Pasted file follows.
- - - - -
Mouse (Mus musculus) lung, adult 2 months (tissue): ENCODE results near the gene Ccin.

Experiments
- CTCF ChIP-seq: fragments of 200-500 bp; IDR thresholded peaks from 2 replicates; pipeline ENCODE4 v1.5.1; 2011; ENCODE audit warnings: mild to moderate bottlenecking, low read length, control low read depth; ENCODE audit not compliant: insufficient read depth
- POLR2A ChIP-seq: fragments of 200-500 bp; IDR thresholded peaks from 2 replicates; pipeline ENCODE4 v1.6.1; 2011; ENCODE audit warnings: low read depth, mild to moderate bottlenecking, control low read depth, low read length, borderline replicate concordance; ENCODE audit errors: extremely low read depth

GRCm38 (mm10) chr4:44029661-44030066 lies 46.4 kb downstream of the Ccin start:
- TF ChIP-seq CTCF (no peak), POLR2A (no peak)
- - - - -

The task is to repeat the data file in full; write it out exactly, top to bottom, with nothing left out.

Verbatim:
Mouse (Mus musculus) lung, adult 2 months (tissue): ENCODE results near the gene Ccin.

Experiments
- CTCF ChIP-seq: fragments of 200-500 bp; IDR thresholded peaks from 2 replicates; pipeline ENCODE4 v1.5.1; 2011; ENCODE audit warnings: mild to moderate bottlenecking, low read length, control low read depth; ENCODE audit not compliant: insufficient read depth
- POLR2A ChIP-seq: fragments of 200-500 bp; IDR thresholded peaks from 2 replicates; pipeline ENCODE4 v1.6.1; 2011; ENCODE audit warnings: low read depth, mild to moderate bottlenecking, control low read depth, low read length, borderline replicate concordance; ENCODE audit errors: extremely low read depth

GRCm38 (mm10) chr4:44029661-44030066 lies 46.4 kb downstream of the Ccin start:
- TF ChIP-seq CTCF (no peak), POLR2A (no peak)